Tell me, what is it you plan to do with your one wild and precious life?” Mary Oliver

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Negative blog comments – the risks and responsibilities of blogging

In two and a half years of blogging I have been extremely fortunate not to have received any adverse or critical comments on my posts – until now.

I think I would have been naïve had I believed this wouldn’t happen, and in a way I’m surprised it has taken this long. I think that if we choose to put our lives in our writing and to put our writing ‘out there’, even anonymously, we have to be prepared for the fact that some people will not only not like it or will disagree with us, but will also make that known in ways that are hurtful, unpleasant or aggressive.

The comment in question was left on my post ‘Who do you call ‘mother’?’. The comment ‘informed me’ that my therapist is not my mother and that I should ‘deal with it’, and moreover that the reader had never heard anything more ridiculous. I haven’t published the comment – not because I want to censor negative comments, but because it was also scathing about my therapist. Not only do I strongly disagree with what was said about her, I don’t feel it’s fair to publish something to which my therapist doesn’t have the opportunity to respond. Although my blog is anonymous I’m still very careful to protect her privacy in any way I can; she didn’t choose to be part of my blogging journey.

Receiving that comment was an unpleasant shock, and I’ll admit that despite the security I feel and the strength of the relationship I have with my therapist, it triggered a tiny voice which sided with the reader in accusing me of believing in an illusion. But that voice was easily dealt with by the other parts of me and by talking it through with my therapist, and the biggest effect of the comment was that it made me think again about the risks that we take and the responsibility that we bear, if we blog or if we read or comment on others’ blogs, particularly perhaps, in the field of mental health.

I have always been a firm believer in the need to protect my therapy, in the way that I might protect a marriage or a friendship from temptation or threat. I am always conscious that although blogging can be a very positive means of self-expression, processing and ‘working things through’, there are also risks involved. There is a risk from myself, that I will do something to undermine and unsettle the work of therapy, and there is a risk from others, as was demonstrated by the comment I received.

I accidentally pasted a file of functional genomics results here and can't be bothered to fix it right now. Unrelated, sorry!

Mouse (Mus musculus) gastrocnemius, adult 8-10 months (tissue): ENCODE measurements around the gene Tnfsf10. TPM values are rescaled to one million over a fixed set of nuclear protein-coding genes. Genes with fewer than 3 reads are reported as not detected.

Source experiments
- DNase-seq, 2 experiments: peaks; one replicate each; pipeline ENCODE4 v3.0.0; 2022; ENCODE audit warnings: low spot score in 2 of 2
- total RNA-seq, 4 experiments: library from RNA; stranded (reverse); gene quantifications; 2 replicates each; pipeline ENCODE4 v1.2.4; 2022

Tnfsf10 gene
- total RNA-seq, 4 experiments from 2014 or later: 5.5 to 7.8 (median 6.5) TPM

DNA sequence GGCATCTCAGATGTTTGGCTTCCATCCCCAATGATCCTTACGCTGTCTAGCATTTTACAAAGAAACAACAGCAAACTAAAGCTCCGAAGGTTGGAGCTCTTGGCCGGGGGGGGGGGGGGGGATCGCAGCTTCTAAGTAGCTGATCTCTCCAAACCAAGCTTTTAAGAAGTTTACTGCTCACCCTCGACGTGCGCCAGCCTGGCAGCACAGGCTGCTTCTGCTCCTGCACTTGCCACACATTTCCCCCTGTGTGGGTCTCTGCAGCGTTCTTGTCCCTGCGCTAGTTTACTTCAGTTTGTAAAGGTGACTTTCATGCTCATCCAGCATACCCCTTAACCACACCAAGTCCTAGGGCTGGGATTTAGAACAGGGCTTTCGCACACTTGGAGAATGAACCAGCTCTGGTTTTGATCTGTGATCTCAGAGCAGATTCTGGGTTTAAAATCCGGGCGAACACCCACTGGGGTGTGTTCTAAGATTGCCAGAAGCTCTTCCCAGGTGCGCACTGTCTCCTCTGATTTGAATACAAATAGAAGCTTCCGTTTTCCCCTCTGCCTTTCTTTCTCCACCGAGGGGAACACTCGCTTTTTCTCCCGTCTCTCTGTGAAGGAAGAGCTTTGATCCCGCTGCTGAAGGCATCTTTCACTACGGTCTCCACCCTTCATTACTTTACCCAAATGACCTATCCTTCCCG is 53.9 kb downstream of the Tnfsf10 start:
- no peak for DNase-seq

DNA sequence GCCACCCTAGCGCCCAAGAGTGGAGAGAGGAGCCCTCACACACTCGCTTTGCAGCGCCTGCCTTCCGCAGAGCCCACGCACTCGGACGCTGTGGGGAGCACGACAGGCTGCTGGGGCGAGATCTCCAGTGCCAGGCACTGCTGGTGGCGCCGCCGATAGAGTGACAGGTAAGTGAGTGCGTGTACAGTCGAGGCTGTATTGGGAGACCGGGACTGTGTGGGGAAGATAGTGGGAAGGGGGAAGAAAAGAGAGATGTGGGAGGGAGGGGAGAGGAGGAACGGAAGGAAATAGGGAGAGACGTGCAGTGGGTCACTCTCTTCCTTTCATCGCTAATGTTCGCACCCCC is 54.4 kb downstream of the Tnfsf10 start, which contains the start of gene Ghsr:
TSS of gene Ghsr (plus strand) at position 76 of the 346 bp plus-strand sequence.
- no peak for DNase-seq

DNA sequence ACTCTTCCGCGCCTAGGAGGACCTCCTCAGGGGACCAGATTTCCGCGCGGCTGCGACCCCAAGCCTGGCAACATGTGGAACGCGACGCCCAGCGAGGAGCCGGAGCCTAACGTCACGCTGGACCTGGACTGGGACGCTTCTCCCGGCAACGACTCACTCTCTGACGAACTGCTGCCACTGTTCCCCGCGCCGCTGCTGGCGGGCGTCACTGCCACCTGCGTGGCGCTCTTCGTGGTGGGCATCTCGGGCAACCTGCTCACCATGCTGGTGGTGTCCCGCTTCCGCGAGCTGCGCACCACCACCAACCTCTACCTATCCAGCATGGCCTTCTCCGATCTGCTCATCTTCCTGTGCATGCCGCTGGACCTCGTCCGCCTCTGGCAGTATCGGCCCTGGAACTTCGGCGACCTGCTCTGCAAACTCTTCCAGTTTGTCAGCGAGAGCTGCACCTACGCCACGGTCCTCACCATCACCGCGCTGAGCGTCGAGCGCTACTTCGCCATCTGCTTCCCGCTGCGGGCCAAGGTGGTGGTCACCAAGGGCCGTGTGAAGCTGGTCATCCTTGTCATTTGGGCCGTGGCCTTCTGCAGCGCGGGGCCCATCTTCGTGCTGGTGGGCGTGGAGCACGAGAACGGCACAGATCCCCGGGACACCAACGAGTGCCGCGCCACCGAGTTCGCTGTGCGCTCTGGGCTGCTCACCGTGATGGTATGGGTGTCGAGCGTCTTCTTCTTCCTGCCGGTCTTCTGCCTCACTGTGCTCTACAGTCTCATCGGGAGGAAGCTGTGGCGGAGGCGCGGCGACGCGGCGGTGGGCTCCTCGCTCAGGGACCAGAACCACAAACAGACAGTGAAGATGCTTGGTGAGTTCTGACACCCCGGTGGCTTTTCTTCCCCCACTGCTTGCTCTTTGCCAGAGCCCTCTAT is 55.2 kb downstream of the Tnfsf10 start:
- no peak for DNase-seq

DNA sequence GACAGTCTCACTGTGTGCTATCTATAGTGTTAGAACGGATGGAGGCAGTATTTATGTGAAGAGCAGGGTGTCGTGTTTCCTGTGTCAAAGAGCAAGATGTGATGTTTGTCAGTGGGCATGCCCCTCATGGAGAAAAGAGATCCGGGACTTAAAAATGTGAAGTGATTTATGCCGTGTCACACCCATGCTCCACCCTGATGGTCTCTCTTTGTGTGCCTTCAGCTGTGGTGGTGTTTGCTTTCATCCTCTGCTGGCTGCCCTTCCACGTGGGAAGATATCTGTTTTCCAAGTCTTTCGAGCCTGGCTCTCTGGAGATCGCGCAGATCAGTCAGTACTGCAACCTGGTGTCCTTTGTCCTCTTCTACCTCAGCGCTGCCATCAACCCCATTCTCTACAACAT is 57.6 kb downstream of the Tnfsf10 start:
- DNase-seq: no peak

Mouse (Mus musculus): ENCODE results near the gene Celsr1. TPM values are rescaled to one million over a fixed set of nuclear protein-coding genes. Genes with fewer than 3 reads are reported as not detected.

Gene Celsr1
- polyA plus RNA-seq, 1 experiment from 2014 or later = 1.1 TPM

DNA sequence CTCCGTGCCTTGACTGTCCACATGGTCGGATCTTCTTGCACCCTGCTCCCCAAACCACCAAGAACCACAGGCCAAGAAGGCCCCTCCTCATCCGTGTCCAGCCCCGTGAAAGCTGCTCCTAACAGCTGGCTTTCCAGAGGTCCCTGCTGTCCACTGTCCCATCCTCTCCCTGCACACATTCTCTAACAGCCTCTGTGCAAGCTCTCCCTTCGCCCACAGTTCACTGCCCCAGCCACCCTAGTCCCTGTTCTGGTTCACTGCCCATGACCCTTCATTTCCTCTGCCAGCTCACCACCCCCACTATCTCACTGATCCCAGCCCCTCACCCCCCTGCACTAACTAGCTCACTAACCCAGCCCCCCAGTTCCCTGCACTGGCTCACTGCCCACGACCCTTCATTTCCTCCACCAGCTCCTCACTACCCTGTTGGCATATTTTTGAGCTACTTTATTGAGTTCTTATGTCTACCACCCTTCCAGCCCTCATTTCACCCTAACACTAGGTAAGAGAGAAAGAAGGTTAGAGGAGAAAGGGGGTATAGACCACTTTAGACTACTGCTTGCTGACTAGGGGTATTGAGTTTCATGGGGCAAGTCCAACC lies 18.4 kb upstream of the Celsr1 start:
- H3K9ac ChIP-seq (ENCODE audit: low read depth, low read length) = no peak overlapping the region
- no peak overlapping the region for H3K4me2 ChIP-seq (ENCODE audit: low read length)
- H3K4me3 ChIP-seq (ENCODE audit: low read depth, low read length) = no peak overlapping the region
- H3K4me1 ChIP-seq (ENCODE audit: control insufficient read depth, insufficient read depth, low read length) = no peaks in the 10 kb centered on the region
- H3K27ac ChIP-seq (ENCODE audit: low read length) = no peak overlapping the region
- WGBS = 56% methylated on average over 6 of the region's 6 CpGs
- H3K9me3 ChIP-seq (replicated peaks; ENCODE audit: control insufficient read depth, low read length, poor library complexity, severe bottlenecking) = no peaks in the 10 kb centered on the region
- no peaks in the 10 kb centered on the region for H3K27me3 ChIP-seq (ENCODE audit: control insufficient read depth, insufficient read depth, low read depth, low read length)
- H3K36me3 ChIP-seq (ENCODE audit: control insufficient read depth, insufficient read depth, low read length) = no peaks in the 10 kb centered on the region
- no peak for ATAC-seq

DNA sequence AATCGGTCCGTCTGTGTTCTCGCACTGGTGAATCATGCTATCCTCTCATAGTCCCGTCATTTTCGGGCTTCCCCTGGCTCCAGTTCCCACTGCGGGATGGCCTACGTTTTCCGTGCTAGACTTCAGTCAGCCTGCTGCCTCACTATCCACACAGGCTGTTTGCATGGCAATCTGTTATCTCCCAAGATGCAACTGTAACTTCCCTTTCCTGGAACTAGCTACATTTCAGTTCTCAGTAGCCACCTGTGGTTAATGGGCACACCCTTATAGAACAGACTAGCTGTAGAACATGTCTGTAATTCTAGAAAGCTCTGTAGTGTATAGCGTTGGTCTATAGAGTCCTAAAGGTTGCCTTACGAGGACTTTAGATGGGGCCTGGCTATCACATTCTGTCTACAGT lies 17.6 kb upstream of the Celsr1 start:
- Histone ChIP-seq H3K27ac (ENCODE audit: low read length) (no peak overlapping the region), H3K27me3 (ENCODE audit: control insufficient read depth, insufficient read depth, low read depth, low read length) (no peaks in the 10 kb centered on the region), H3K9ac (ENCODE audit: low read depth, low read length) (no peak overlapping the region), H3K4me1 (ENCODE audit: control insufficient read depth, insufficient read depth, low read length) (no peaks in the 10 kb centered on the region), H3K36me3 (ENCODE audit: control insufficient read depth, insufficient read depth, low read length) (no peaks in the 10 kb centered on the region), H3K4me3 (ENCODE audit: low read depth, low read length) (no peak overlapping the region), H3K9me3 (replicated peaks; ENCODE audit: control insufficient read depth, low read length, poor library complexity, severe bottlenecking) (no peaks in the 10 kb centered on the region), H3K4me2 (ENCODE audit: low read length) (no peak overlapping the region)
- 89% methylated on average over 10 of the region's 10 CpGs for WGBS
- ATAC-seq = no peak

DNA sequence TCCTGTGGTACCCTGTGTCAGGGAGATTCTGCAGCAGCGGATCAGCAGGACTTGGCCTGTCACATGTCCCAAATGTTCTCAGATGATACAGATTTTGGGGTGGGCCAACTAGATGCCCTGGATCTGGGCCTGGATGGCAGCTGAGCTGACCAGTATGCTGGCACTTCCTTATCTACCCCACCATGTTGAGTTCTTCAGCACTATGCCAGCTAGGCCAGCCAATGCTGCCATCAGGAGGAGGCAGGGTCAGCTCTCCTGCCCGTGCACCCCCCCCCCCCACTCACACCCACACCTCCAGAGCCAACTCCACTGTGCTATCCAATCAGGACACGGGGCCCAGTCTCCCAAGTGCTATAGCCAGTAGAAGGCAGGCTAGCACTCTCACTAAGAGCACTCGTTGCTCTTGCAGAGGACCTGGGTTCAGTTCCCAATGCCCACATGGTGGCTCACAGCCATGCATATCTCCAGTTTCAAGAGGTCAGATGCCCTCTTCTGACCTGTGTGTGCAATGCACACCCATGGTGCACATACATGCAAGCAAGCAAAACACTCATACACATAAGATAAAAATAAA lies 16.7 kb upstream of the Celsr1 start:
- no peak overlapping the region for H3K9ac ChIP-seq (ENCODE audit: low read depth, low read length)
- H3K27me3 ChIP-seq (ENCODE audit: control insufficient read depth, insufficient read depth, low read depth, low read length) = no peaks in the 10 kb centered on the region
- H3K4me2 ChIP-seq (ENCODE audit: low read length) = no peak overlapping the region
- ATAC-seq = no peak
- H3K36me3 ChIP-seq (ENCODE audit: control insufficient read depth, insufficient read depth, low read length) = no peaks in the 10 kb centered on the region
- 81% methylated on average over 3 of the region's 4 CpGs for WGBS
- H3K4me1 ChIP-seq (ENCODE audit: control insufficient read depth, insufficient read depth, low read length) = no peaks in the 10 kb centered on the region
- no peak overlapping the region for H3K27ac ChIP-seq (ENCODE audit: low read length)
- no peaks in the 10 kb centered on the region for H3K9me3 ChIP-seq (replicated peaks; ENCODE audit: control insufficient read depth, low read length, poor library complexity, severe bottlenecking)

When we blog about our therapy, we are writing about the most vulnerable parts of ourselves, and about a unique and uniquely important relationship with our therapists. We are laying those things bare in front of an audience of unknown size and unknown characteristics – friend or foe, compassionate or scathing, hurting or wanting to hurt. We are fragile and yet with every post we take the risk that as well as being helped and encouraged, we could be harmed and torn down. We hope it is the former, but sometimes, regrettably, it is the latter.

I am as open and as honest in my writing as I can be, but I do sometimes hold back, and it tends to be about the most intimate and precious things that happen in therapy. Sometimes I hold back because the moment feels too new and too private still, to share – it may never be shared, or I may write about it several months later. Sometimes I hold back because of that wish to protect my therapist’s privacy. Interestingly, the post that drew the negative comment, ‘was right on the edge of what I felt able to write about. This was because the subject matter felt so precious and intimate and therefore I felt even more strongly I had to be conscious of my therapist’s privacy. Perhaps the fact that I received that comment, shows that I did in fact ‘step over’ that edge, and my worries about intimacy and privacy may have been justified.

As for the ways in which we can pose a risk to ourselves, with our writing, Alison Crosthwait, a psychotherapist, writer and blogger based in Canada, put it beautifully in her collection of essays entitled ‘What it feels like to change’. I find this section so helpful that I wanted to quote it in full:

“I sometimes think of therapy as a steam kettle  – over time, the emotions rise. If I talk about what is happening for me in therapy with someone other than my therapist, it is like taking the cover off the steam kettle. All the energy is released. The problem is that this energy is the heart of the work. So if I release it outside the room, all that potential could go to waste. For example:

My therapist tells me that she is going away for two weeks in March. I go home and I tell my partner “My therapist is going away. I can’t believe she is going away again – she was away for three weeks over Christmas. It is like she is never here long enough for our work to deepen.”

What have I done here? I let me anxiety and anger and upset bleed out of the therapy room. When I see my therapist again I am no longer so upset – I have expressed my feelings and been heard. But not by her. Something important has ben said, but it has been said outside the room. And as a result the feelings that I have about her holiday are not expressed in the context of our relationship. So I can’t learn what the feelings mean. And I don’t get the opportunity to experience my therapist’s response to my feelings. “